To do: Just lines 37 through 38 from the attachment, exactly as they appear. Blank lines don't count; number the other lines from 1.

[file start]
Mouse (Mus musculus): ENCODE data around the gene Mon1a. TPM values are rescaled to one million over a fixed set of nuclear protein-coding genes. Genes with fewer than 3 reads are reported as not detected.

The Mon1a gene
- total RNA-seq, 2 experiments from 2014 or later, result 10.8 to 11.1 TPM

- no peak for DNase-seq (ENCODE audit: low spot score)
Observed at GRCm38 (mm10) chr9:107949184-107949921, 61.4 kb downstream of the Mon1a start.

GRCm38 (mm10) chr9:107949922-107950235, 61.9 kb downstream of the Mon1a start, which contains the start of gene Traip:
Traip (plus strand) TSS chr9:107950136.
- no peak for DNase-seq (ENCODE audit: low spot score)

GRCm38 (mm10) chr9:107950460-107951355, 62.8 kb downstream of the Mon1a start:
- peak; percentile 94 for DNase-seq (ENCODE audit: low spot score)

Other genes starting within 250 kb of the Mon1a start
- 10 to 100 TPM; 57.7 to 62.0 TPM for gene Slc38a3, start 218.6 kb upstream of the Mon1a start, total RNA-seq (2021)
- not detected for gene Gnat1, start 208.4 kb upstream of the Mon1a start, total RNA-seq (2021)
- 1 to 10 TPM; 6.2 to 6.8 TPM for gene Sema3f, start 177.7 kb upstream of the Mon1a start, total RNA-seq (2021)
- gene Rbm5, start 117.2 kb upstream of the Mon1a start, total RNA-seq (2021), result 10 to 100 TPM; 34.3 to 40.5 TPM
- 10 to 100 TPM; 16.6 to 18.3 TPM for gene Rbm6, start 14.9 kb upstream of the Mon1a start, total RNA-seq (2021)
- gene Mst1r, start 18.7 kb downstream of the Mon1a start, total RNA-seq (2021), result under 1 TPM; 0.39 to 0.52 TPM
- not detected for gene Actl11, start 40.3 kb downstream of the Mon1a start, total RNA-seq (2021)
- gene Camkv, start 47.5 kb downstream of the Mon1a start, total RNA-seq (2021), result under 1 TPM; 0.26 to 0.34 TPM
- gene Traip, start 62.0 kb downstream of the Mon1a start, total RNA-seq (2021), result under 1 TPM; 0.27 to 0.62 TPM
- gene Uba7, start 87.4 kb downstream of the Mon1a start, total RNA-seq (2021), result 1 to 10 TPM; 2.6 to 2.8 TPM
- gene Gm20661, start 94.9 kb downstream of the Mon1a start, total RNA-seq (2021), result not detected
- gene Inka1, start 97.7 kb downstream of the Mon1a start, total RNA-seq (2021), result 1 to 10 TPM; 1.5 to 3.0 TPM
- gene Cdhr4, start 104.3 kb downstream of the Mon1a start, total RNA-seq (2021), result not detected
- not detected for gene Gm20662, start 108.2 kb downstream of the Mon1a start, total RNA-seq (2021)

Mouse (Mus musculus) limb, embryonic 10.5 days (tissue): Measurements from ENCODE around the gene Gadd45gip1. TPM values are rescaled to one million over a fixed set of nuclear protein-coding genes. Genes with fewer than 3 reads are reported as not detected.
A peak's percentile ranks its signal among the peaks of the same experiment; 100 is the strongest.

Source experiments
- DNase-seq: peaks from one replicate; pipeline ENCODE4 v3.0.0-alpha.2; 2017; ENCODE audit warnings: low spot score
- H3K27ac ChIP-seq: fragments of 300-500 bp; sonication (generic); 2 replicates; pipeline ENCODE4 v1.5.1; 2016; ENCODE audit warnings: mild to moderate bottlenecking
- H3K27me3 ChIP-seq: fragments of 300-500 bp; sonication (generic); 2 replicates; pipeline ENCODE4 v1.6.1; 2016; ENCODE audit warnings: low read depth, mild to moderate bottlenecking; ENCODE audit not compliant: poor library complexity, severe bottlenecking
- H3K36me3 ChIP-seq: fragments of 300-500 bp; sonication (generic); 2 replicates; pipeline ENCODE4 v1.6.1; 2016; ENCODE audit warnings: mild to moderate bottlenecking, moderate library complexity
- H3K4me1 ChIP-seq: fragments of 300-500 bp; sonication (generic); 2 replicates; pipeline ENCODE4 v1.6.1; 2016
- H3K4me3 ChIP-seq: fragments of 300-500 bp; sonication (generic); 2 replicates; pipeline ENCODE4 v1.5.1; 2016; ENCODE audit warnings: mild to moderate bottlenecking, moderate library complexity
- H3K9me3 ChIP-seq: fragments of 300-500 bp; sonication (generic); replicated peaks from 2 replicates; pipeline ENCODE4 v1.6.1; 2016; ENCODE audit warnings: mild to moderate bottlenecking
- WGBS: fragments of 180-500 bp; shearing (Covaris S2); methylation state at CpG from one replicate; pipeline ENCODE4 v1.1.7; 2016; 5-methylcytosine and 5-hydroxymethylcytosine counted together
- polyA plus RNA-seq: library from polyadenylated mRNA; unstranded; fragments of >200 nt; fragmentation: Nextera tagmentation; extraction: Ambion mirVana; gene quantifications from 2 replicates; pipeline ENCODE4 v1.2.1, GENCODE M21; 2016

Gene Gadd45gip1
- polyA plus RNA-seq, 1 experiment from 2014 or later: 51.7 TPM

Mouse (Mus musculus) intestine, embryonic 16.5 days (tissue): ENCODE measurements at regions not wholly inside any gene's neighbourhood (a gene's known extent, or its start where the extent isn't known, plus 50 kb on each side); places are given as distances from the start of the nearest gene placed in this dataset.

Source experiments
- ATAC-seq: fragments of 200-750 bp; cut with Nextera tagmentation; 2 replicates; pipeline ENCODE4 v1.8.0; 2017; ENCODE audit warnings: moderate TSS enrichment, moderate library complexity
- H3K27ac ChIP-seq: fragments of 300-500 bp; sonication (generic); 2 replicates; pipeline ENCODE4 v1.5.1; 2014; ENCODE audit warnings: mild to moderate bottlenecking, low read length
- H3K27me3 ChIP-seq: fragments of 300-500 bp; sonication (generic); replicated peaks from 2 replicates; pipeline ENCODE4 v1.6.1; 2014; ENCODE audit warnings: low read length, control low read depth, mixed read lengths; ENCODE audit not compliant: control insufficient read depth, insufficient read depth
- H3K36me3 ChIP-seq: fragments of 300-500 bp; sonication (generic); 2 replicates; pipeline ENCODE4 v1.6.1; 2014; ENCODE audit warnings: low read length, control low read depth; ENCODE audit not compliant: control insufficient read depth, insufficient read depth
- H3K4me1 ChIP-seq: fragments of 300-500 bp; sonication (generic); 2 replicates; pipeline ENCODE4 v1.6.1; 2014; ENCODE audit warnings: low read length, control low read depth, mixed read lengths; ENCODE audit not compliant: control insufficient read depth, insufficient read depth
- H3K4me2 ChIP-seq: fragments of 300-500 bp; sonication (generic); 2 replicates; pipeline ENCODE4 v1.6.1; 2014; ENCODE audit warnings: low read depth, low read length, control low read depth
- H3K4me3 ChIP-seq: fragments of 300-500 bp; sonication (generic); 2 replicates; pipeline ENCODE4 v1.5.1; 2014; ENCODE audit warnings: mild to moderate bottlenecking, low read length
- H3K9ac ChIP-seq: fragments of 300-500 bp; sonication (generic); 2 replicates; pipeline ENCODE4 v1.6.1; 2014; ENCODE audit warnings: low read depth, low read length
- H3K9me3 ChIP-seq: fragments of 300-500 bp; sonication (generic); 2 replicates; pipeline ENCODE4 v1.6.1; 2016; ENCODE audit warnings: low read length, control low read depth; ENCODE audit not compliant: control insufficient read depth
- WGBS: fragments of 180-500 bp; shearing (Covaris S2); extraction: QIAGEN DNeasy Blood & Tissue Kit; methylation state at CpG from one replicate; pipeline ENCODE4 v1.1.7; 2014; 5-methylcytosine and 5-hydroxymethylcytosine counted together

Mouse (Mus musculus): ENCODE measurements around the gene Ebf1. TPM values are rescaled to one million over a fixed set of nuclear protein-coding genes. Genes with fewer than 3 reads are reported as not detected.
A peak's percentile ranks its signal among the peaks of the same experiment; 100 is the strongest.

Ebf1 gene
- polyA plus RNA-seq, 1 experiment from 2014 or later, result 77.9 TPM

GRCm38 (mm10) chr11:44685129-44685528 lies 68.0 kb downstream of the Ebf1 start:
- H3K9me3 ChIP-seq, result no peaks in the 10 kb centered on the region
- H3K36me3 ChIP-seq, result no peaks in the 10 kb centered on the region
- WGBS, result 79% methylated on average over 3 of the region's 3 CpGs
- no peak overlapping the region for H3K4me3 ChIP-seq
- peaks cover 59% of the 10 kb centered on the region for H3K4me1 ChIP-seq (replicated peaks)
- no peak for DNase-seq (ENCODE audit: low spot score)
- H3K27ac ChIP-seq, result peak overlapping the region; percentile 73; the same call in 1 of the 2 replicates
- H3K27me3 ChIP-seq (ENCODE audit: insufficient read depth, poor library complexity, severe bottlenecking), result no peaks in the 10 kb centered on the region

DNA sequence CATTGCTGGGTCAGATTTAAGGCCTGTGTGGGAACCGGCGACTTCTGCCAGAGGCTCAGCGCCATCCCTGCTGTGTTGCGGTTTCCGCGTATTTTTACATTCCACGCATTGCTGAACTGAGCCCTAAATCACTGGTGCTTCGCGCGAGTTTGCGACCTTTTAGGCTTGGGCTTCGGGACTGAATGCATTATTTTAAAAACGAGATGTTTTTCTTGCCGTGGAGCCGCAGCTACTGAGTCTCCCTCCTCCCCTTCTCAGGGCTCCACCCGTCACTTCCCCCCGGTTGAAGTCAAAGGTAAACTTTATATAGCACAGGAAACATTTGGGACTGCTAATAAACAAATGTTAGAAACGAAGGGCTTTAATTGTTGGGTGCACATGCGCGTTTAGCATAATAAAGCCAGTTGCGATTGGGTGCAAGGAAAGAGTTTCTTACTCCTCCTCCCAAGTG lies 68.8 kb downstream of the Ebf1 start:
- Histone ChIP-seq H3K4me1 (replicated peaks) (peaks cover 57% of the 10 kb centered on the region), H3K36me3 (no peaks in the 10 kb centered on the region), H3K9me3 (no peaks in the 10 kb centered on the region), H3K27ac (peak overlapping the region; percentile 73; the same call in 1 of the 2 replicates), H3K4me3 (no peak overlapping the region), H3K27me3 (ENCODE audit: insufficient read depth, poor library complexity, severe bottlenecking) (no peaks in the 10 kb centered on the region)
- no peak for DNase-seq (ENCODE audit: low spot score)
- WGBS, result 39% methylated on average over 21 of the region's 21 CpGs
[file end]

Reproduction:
- polyA plus RNA-seq: library from polyadenylated mRNA; unstranded; fragments of >200 nt; fragmentation: Nextera tagmentation; extraction: Ambion mirVana; gene quantifications from 2 replicates; pipeline ENCODE4 v1.2.1, GENCODE M21; 2016

Gene Gadd45gip1